With a local case of measles reported in Port Angeles, Washington, it gives me reason to make myself more informed as to what measles is so I can recognize it, and what options there are for taking preventative measures to boost my immune system.

I recognize that for all the illnesses I hear about in the news I do not always have an understanding of the signs, symptoms, remedies, or even the basic chemistry of how the illness operates in the human body. Once I start to learn those things then I realize what the real fear is -- the unknown.

The fear of the unknown easily creates feelings of anxiety and helplessness, at least for myself; the good thing is that I recognize this. Sometimes news sources include anxiety-relieving information along with a fear-inducing story, but often not. Why? Because nobody can do everything, including news reporters, but everybody can do something, including taking on the responsibility to research what I do not know when I recognize I do not know something. 

Anyone else remember life before the Internet and only being able to find reference materials in a library? I do. That is why I cannot get over the awesomeness of having search engines available 24 hours a day to research answers to my inquiries. I do not have to wait for a library to open; I can search out answers and do my own analysis of what I accept or reject all from the comfort of home. Such awesomeness makes my toes tingle.

So, instead of fearing the unknown when it comes to measles, I searched the Internet and read through select pages of information to gain more knowledge about the virus. Not only did it put my anxieties at ease but I learned new information regarding preventative care:

  • Dr. Andrew Weil, MD: Measles, symptoms, causes, conventional treatments, what Dr. Weil recommends, MMR vaccine guidelines, vaccine side effects.
  • Kate Birch, RSHom(NA), CCH, CMT: Homeopathy and the treatment and prevention of measles, signs and symptoms, approaches for prevention and treatments, measles prevention schedule.  
  • World Health Organization: Measles, key facts, signs and symptoms, who is at risk, transmission, treatment, prevention, response.

All three links have helpful information regarding measles. I prefer the Dr. Weil link the most as he covers the pros and cons of vaccines along with reference sources. As well, his mention of vitamin A deficiency has exposed me to learning more about the importance of vitamin A when it comes to immunity wellness to combat measles. 

So, with the help of the Internet I found even more resources to expand my understanding of measles and vitamin A. All links are included below to help others learn about the importance of vitamin A, its relation to measles, and what food sources contain vitamin A. This is medical/nutritional information, not advice;  always consult with trained experts.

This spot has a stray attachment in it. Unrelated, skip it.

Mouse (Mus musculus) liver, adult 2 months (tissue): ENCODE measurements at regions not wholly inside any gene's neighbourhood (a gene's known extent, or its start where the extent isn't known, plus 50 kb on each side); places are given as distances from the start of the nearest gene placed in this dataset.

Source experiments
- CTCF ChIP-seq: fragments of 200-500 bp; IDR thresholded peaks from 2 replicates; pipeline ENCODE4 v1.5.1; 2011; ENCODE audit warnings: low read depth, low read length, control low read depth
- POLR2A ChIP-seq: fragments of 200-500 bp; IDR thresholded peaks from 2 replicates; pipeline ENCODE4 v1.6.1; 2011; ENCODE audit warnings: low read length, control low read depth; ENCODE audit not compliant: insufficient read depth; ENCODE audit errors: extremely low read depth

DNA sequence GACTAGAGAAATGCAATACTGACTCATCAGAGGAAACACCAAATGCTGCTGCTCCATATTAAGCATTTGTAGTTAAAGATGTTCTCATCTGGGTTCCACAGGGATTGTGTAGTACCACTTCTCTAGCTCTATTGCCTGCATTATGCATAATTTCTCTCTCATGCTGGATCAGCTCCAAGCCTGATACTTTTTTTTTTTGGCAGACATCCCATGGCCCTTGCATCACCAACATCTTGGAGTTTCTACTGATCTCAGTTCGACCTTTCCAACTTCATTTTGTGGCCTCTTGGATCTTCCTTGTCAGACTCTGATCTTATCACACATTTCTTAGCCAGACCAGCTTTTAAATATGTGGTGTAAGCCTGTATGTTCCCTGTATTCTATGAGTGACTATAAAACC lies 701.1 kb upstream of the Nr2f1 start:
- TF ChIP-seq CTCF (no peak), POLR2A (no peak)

* * * * *
Vitamin A and Measles
by Dr. Clive E. West, Ph.D., D.Sc.

Nutrition Reviews, February 2000, Vol. 58, No. 2
Medical paper with studies, charts, and footnoted references

Here are a few standout sentences that caught my attention
in regards to vitamin A deficiency and measles:
  • The high impact of the disease [measles] can be attributed to poor nutrition status, particularly with respect to vitamin A. 
  • In developing countries where vitamin A deficiency is widespread, WHO and UNICEF recommend that children with measles be given a massive dose of vitamin A.
  • It is therefore important to provide children who develop measles with vitamin A upon the first contact and on the subsequent day.
  • Measles infection was shown to compromise nutrition status and vice versa. The nutrient that appears to play the most important role in this respect is vitamin A.
  • Therefore, measles infection and vitamin A deficiency need to be considered parallel problems. 
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More Helpful Vitamin A Resources:
  • Bembu: 26 Foods High in Vitamin A for Healthy Eyes
    • 'A diet rich in Vitamin A can prevent nighttime blindness, eye inflammation, and dry eyes.'
  • HealthAliciousNess: Top 10 Foods Highest in Vitamin A
    • 'Vitamin A i[s] a fat soluble vitamin, and therefore, needs to be consumed with fat in order to have optimal absorption.'
  • MedLinePlus: Vitamin A function, food sources, side effects, recommendations, alternative names, references.
    • 'If you don't get enough vitamin A, you are more likely to get infectious diseases and vision problems.' 
  • Merck Manuals: Vitamin A deficiency and toxicity; etiology, symptoms and signs, diagnosis, prevention, treatment.
    • 'Primary vitamin A deficiency is usually caused by prolonged dietary deprivation.'
  • True Vitamin A Foods: Why You Won't Get Vitamin A From Carrots; retinoids vs. carotenoids, deficiency and toxicity, pair vitamin A with vitamin D foods.
    • 'Vitamin A is a fat-soluble vitamin. So, we can neither consume adequate vitamin A or absorb this vitamin A if we are on a low fat diet. (Period.)'
  • WebMD: Keratomalacia